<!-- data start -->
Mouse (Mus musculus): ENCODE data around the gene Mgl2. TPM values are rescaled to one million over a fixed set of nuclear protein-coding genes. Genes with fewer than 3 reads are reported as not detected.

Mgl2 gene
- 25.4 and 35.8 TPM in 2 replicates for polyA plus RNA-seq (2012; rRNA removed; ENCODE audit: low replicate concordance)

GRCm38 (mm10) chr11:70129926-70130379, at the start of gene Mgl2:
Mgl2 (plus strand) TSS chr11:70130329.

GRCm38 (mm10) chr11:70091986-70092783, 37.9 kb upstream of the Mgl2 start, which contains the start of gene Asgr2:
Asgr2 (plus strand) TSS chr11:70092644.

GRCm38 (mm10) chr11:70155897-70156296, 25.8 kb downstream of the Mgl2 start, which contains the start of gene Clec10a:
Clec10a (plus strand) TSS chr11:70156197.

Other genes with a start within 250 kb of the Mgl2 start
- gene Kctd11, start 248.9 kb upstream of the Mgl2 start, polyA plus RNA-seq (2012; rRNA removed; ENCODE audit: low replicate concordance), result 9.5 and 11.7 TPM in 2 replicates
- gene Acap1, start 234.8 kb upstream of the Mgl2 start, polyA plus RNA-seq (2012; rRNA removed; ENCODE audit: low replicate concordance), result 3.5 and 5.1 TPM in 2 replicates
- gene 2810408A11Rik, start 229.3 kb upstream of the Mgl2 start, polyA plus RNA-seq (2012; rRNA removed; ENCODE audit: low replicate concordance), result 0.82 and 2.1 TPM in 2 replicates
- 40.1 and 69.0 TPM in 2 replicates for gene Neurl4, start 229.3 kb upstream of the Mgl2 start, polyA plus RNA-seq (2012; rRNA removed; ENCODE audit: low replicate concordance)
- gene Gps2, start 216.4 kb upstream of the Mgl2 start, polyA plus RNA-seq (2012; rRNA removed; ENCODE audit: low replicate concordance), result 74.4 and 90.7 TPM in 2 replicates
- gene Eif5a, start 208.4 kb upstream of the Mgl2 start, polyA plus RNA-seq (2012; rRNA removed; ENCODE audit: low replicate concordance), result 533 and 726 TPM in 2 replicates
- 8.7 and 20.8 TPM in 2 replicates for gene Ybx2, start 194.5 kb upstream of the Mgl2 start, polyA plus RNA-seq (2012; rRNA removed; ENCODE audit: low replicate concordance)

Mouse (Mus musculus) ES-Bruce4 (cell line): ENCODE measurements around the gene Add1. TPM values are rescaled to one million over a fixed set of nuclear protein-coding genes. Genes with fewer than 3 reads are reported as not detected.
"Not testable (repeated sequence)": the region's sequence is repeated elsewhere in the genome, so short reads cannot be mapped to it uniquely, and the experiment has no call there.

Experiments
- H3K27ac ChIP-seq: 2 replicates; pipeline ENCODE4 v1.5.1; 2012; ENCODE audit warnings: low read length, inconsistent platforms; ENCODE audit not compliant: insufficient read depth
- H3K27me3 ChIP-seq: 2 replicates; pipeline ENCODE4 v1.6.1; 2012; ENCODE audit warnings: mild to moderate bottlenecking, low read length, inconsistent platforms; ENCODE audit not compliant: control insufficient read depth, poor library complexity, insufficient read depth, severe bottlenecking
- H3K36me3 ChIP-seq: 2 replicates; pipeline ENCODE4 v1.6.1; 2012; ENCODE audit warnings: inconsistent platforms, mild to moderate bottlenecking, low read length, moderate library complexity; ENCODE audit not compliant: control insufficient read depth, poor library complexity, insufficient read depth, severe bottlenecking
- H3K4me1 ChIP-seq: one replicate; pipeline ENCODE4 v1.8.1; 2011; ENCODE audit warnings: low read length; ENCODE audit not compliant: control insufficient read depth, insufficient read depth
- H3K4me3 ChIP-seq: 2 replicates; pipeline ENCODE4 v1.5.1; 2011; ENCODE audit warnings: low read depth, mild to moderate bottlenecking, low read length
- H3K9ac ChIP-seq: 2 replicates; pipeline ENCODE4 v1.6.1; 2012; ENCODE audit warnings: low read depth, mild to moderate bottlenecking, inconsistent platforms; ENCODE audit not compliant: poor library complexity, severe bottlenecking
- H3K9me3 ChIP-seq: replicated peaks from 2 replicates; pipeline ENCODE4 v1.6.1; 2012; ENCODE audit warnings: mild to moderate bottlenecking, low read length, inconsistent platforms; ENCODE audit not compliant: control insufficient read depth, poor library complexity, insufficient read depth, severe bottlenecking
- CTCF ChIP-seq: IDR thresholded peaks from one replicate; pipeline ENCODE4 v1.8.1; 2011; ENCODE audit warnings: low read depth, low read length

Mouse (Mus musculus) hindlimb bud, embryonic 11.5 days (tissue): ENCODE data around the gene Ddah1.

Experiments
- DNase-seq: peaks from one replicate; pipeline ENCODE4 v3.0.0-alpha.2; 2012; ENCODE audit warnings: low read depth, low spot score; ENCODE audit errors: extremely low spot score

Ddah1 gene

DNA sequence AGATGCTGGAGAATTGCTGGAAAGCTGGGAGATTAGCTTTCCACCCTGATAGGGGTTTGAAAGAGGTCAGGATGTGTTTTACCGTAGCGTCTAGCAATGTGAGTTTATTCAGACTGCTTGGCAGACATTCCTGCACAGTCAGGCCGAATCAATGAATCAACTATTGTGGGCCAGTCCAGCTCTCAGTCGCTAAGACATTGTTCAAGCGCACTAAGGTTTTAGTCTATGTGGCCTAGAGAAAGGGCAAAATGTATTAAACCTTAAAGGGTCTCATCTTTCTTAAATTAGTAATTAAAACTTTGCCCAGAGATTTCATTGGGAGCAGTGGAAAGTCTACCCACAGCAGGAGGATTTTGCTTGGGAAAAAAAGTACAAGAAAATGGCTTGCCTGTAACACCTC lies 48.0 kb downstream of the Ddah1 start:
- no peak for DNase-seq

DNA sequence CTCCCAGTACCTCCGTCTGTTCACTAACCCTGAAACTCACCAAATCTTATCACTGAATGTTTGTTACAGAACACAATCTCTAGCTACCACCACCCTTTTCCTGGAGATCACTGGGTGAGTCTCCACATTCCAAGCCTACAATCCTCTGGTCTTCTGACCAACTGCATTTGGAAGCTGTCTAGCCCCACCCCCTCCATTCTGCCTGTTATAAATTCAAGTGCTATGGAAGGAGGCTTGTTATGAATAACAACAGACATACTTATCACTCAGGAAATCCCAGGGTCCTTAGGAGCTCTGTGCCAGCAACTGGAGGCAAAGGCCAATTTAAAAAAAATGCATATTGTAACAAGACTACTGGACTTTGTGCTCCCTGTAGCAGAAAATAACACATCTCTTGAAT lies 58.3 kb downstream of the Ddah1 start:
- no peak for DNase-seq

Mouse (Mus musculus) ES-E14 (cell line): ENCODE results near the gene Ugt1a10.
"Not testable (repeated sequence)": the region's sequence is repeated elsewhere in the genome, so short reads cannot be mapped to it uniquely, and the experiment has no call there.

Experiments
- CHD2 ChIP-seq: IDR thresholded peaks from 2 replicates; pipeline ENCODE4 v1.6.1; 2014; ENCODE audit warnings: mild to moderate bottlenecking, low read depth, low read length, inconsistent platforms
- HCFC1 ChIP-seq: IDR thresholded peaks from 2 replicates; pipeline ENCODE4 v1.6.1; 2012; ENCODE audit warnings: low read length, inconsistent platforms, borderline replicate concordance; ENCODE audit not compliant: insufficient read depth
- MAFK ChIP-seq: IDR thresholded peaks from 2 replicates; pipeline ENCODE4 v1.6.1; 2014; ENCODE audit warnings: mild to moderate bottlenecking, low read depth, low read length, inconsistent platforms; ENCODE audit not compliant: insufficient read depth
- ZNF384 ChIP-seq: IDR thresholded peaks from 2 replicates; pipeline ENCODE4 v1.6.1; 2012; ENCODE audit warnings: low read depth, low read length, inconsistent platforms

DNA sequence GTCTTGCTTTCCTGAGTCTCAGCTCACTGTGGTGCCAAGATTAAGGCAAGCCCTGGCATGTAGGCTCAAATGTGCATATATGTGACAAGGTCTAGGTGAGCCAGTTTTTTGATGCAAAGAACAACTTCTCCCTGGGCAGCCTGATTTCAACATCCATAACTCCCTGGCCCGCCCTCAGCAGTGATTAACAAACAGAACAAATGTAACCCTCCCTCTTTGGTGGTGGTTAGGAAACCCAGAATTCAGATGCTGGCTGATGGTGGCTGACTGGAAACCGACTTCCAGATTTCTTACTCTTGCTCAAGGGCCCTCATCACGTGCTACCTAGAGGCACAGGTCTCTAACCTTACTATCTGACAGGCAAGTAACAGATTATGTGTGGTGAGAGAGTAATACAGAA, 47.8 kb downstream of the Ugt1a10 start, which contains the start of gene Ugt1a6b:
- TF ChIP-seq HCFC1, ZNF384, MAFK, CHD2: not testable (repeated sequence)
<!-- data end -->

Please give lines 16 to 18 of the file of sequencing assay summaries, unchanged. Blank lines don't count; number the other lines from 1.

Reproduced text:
- gene Eif5a, start 208.4 kb upstream of the Mgl2 start, polyA plus RNA-seq (2012; rRNA removed; ENCODE audit: low replicate concordance), result 533 and 726 TPM in 2 replicates
- 8.7 and 20.8 TPM in 2 replicates for gene Ybx2, start 194.5 kb upstream of the Mgl2 start, polyA plus RNA-seq (2012; rRNA removed; ENCODE audit: low replicate concordance)

Mouse (Mus musculus) ES-Bruce4 (cell line): ENCODE measurements around the gene Add1. TPM values are rescaled to one million over a fixed set of nuclear protein-coding genes. Genes with fewer than 3 reads are reported as not detected.